The state Senate leadership decided Monday not to restore a tax break for the sale of Girls Scout cookies or for tickets to high school football games — until the Louisiana House raises more money.
The Senate is stalling legislation favored by all lawmakers in an attempt to pressure the House after the House last week raised less than half of the $600 million that Gov. John Bel Edwards says is needed to prevent deep cuts to the TOPS scholarship program, K-12 schools, the state’s colleges and universities, safety-net hospitals and other programs.
The House, after some two hours of behind-the-scenes maneuvering, took up only one small tax bill Monday. House Bill 50 would trim a deduction for capital gains taxes. How much the measure would raise is not clear.
In a more significant move, the House allowed the Ways and Means Committee to consider a key tax bill on Wednesday dealing with the itemization of federal taxes. The committee narrowly defeated a similar measure last Wednesday.
Rep. Malinda White, D-Bogalusa, is the sponsor of the measure, House Bill 38, that the committee will consider Wednesday. To win passage, White said in an interview, the bill would be amended to sunset in 2018 and make sure that individuals would continue to be able to take deductions for charitable contributions and for their mortgage interest payments.
Meanwhile, the Senate Revenue and Fiscal Affairs Committee Monday did not approve measures that would restore a couple of dozen sales tax exemptions for nonprofits that the Legislature inadvertently removed during the last-minute rush to pass legislation during the first special session in March.
Since April 1, for example, the Girls Scouts have had to charge state sales taxes on the sale of cookies and schools have had to charge sales taxes on tickets for high school sports events — after legislators passed a measure in March that mistakenly eliminated a sales tax exemption for these and other transactions involving nonprofits.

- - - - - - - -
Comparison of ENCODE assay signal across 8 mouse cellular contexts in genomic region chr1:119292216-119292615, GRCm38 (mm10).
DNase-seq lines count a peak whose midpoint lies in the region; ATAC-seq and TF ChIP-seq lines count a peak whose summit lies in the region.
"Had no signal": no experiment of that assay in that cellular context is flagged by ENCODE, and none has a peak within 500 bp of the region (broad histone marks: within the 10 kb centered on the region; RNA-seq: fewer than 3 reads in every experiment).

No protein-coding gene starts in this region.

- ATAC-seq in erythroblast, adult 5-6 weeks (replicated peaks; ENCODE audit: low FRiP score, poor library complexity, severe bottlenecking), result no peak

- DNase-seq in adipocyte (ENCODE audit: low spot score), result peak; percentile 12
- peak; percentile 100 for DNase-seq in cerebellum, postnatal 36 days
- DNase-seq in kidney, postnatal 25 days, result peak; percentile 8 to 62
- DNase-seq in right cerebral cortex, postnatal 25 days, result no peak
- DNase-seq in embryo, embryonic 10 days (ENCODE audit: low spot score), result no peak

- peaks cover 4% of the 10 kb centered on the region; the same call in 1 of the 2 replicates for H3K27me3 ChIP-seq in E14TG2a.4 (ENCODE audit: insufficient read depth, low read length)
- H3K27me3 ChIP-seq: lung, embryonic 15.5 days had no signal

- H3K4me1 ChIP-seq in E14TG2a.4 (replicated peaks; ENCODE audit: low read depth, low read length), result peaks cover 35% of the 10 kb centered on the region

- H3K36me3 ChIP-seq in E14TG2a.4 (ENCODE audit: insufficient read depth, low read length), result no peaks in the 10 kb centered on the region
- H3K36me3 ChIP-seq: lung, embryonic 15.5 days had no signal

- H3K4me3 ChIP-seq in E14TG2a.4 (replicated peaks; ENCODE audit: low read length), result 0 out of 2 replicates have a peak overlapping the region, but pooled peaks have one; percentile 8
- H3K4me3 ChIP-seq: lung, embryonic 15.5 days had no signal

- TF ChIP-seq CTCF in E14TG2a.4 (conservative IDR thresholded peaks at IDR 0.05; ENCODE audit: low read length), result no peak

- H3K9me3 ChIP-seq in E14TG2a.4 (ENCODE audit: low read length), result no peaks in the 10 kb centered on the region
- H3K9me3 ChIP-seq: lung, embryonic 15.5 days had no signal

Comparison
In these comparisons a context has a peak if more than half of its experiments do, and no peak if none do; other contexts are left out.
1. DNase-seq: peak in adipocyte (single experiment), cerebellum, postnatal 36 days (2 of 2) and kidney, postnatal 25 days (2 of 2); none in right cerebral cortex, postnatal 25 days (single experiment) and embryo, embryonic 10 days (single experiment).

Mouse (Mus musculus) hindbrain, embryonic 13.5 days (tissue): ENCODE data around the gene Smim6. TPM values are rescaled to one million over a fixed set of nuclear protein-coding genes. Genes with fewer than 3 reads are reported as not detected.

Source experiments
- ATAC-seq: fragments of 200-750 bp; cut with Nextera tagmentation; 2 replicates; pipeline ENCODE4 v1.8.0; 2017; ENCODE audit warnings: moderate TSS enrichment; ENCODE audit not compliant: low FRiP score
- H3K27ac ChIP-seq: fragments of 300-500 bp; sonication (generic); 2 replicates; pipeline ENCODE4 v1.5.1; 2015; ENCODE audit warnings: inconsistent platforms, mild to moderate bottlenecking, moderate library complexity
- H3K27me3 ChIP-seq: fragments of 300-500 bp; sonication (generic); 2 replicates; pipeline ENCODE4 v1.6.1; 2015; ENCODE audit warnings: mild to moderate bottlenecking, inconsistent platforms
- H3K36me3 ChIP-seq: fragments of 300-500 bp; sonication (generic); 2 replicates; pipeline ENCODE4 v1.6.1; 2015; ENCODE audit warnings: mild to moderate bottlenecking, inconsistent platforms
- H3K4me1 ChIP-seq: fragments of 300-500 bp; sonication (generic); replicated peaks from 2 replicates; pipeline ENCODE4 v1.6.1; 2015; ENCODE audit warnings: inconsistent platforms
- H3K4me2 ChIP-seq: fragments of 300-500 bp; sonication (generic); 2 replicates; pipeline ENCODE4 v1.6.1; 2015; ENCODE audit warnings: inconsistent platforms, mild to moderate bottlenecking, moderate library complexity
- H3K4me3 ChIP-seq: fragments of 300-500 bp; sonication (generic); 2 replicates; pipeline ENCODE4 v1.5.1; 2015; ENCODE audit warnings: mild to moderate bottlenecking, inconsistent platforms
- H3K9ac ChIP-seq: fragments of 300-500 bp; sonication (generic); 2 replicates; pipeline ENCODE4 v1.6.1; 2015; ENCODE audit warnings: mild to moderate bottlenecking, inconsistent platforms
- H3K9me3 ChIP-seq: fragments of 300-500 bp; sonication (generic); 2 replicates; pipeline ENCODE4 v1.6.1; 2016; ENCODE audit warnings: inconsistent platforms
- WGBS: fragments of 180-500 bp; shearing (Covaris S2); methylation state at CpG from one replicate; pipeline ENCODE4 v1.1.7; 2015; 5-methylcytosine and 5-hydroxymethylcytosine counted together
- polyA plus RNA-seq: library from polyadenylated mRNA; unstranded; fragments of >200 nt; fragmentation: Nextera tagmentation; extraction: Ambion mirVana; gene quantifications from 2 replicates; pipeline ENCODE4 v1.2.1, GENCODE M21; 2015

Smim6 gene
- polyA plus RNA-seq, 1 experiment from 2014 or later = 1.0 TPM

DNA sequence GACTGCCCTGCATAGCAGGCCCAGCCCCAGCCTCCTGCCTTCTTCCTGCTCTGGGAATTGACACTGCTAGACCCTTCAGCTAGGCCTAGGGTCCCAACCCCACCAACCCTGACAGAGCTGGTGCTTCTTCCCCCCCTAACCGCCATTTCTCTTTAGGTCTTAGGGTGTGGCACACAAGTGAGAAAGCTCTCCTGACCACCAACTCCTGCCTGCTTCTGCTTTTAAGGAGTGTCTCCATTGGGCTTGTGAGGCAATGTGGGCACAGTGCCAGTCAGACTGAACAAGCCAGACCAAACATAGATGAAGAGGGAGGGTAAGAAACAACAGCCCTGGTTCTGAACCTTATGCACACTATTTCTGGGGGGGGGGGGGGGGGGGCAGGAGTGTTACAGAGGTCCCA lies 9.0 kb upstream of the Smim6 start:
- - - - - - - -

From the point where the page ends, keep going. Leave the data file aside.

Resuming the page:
State Sen. JP Morrell, D-New Orleans, told a roomful of lobbyists on Monday that the committee, which he chairs, would not restore the tax exemptions as expected.
“I would like to correct several of our problems, including taxing Girl Scout cookies,” Morrell said. “You can’t really correct the Girl Scout cookie problem if you don’t have any money to pay for health care or higher education.”
A majority of the committee members said in interviews afterward that they backed Morrell’s position, and so did Senate President John Alario, R-Westwego.
“You can’t give away a lot of exemptions unless you have the revenue to replace those losses,” Alario said.
No one could say Monday how much it would cost the state to restore those tax exemptions.
With its decision, the Senate leadership is siding with Edwards, who has expressed dissatisfaction that the tax measures approved by the House last week would raise only about $222 million of the $600 million for next year that the governor says is needed.
The Senate’s strategy caught House Speaker Taylor Barras by surprise.
“That’s disappointing, good God,” Barras, R-New Iberia, told reporters when informed of the Senate leadership’s decision. “I didn’t get that message.”